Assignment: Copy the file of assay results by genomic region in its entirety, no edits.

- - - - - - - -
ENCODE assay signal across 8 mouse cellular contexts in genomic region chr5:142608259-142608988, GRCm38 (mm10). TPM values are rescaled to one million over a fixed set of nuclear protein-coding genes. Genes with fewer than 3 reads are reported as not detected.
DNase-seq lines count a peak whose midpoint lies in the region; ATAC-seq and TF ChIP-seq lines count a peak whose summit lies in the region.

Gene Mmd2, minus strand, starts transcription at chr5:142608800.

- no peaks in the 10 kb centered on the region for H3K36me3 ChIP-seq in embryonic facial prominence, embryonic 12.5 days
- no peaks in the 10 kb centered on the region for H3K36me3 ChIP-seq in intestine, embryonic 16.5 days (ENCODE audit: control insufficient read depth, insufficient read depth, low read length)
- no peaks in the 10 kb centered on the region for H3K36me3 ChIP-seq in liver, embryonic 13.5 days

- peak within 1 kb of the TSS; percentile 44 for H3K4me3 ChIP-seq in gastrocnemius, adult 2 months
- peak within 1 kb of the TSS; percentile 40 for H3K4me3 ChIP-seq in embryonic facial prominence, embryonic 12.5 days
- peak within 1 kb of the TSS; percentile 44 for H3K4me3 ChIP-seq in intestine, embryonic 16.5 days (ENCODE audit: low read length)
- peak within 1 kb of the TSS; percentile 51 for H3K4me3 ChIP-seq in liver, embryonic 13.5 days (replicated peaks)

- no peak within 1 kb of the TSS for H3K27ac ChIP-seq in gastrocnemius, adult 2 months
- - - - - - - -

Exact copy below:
ENCODE assay signal across 8 mouse cellular contexts in genomic region chr5:142608259-142608988, GRCm38 (mm10). TPM values are rescaled to one million over a fixed set of nuclear protein-coding genes. Genes with fewer than 3 reads are reported as not detected.
DNase-seq lines count a peak whose midpoint lies in the region; ATAC-seq and TF ChIP-seq lines count a peak whose summit lies in the region.

Gene Mmd2, minus strand, starts transcription at chr5:142608800.

- no peaks in the 10 kb centered on the region for H3K36me3 ChIP-seq in embryonic facial prominence, embryonic 12.5 days
- no peaks in the 10 kb centered on the region for H3K36me3 ChIP-seq in intestine, embryonic 16.5 days (ENCODE audit: control insufficient read depth, insufficient read depth, low read length)
- no peaks in the 10 kb centered on the region for H3K36me3 ChIP-seq in liver, embryonic 13.5 days

- peak within 1 kb of the TSS; percentile 44 for H3K4me3 ChIP-seq in gastrocnemius, adult 2 months
- peak within 1 kb of the TSS; percentile 40 for H3K4me3 ChIP-seq in embryonic facial prominence, embryonic 12.5 days
- peak within 1 kb of the TSS; percentile 44 for H3K4me3 ChIP-seq in intestine, embryonic 16.5 days (ENCODE audit: low read length)
- peak within 1 kb of the TSS; percentile 51 for H3K4me3 ChIP-seq in liver, embryonic 13.5 days (replicated peaks)

- no peak within 1 kb of the TSS for H3K27ac ChIP-seq in gastrocnemius, adult 2 months